Tory ministers might be in denial about the reality of climate change and the urgent need to tackle it, but students and young people aren't. We are increasingly aware of the dangers climate change poses for our future and that's why it should come as no surprise that the rising environment movement is young, vibrant and determined to play our part in tackling this huge challenge. We certainly have our work cut out for us.
Last week the Intergovernmental Panel on Climate Change released their landmark fifth report. The report details the physical evidence behind climate change; concentrations of greenhouse gases have increased, the atmosphere and ocean have warmed, and the global sea level has risen. The report also states with 95% certainty that humans are the dominant driving force behind climate change.
The report should serve as a stark warning to governments about the massive threat climate change poses to the planet - our only home. Already nearly 400,000 people die every year as a result of climate change, with 99% of these deaths occurring in developing countries. One of the most insidious features of climate change is that the poorest in the world, those who have done least to cause climate change, are suffering the most as crop failures, famine, disease and extreme weather caused by climate change ravage the planet.
The overwhelming body of evidence linking human activity to climate change is an inconvenient fact for people who would rather ignore the pressing urgency of tackling climate change. Luckily Mr Paterson has a novel response:
"People get very emotional about this subject and I think we should just accept that the climate has been changing for centuries."
An interesting response. Yet as professor Kevin Anderson, of Manchester University and the Tyndall Centre for Climate Change Research pointed out:
"Remember that for humans, the biggest cause of death is cold in winter, far bigger than heat in summer. It would also lead to longer growing seasons and you could extend growing a little further north into some of the colder areas."
To suggest that climate change brings advantages ignores the enormous damage that climate change does, and will continue to do, to the lives of millions of the world's poorest. It is irresponsible and immoral.
"His view that we can muddle through climate change is a colonial, arrogant, rich person's view."
And what action is the government taking on fuel poverty? Which in the winter of 2011/12 led to the deaths of 24,000 more people in Britain, while the big six energy companies raked in £3.3 billion in extra profits over the last three years? The truth is that energy companies have kept us hooked on increasingly expensive and polluting fossil fuels while making record profits.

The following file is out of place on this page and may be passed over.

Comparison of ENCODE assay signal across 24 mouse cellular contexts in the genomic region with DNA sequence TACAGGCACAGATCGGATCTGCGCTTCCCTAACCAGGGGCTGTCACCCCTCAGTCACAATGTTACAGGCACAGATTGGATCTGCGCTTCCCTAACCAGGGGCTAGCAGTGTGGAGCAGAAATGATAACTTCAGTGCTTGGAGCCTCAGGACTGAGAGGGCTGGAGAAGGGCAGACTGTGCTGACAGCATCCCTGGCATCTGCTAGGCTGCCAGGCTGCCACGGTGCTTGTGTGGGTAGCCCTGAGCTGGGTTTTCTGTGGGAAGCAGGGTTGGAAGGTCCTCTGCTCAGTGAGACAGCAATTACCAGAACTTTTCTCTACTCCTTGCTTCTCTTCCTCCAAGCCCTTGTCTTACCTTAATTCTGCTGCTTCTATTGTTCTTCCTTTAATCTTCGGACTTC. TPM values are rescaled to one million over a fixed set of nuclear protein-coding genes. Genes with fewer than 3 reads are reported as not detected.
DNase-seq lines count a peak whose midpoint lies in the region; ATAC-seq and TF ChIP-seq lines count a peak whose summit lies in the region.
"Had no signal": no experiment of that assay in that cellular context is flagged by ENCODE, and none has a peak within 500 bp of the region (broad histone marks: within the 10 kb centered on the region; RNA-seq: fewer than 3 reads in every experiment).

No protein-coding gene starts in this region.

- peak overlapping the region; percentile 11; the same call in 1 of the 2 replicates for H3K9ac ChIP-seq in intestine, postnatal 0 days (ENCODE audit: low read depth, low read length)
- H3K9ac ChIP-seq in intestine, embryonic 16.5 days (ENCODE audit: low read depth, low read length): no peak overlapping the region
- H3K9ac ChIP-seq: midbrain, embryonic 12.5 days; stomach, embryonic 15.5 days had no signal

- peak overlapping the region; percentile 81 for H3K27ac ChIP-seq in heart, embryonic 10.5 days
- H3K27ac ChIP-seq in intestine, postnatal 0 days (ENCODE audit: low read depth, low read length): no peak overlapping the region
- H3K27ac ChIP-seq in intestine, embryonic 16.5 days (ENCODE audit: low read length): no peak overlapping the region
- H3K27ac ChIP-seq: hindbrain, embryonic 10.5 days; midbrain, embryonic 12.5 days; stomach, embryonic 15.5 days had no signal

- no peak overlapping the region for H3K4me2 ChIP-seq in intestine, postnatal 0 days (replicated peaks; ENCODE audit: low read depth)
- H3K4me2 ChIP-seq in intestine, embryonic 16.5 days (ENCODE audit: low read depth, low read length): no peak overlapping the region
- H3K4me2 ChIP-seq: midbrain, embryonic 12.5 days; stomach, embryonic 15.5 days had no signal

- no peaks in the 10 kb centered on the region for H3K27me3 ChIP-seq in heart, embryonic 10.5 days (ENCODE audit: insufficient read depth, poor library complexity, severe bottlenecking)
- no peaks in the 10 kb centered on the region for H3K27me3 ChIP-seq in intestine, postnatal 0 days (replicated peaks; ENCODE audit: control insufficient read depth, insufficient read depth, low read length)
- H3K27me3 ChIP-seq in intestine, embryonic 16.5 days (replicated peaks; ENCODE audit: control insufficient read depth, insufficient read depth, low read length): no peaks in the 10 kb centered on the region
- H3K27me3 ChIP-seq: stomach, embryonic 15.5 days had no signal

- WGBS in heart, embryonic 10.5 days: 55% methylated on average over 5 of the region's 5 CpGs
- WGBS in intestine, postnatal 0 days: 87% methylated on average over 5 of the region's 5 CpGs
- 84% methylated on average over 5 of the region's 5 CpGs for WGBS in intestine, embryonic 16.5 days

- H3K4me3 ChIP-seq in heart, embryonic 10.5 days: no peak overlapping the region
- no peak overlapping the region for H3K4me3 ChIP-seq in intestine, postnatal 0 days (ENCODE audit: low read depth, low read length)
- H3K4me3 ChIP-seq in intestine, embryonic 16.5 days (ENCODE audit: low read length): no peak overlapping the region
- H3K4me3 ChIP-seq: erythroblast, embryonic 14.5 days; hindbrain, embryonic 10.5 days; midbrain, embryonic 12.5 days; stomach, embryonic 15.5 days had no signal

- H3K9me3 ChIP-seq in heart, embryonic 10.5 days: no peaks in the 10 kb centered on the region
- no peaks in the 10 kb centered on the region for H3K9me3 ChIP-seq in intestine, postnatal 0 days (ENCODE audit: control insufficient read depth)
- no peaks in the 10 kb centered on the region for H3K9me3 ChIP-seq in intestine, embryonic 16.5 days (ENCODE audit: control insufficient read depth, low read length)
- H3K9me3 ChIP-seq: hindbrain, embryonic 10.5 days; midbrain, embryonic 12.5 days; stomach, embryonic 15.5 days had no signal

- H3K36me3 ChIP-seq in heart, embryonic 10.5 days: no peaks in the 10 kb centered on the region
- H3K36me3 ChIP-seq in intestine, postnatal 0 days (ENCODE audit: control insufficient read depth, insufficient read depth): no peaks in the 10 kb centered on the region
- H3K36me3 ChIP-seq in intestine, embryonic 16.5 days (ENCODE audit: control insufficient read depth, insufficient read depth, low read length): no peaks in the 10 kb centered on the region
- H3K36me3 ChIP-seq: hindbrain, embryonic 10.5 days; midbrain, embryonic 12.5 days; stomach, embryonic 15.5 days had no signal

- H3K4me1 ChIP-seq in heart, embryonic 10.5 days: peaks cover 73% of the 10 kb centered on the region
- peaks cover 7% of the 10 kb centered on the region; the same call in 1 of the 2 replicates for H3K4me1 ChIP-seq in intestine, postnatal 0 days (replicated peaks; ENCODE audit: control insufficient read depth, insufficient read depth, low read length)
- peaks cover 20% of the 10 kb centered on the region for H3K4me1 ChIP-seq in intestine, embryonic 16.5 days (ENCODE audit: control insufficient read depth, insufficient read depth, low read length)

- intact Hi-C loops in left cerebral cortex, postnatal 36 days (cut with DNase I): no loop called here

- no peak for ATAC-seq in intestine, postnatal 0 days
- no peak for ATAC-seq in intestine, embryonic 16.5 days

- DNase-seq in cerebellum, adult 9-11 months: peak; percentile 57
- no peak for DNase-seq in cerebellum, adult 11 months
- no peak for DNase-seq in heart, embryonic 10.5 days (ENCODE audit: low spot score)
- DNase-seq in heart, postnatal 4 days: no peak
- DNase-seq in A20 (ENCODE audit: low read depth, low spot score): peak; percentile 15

The government's addiction to fossil fuels will drive thousands more people into fuel poverty, crash our carbon targets and ensure that our energy supply continues to be dominated by expensive, dirty fuel.
The obstacles to a cleaner, fairer energy system are political, not procedural.
It's becoming clearer than ever that our politicians have failed us. The government have failed to take the needs of future generations into account and students and young people have been left fighting for our education, healthcare and housing as well as for our environment. But by tackling climate change we can solve our other problems. The UK has the greatest potential for renewable energy in Europe. Investing in renewable energy will provide thousands of jobs as well as clean energy which will only get cheaper. Investing in a greener future will create jobs, boost the economy as well as cutting carbon. It's now up to students and young people to make the government realise that they can't run a system based on the here and now.
Progressive students will be debating the next steps in the battle to take serious action required to tackle climate change at the 'Student Fightback 2013' national conference on Saturday 12 October at the University London Union. Speakers from People and Planet, No Dash for Gas, the Young Greens and Ken Livingstone will be joining student leaders to discuss the way forward in building a fairer, more sustainable future.
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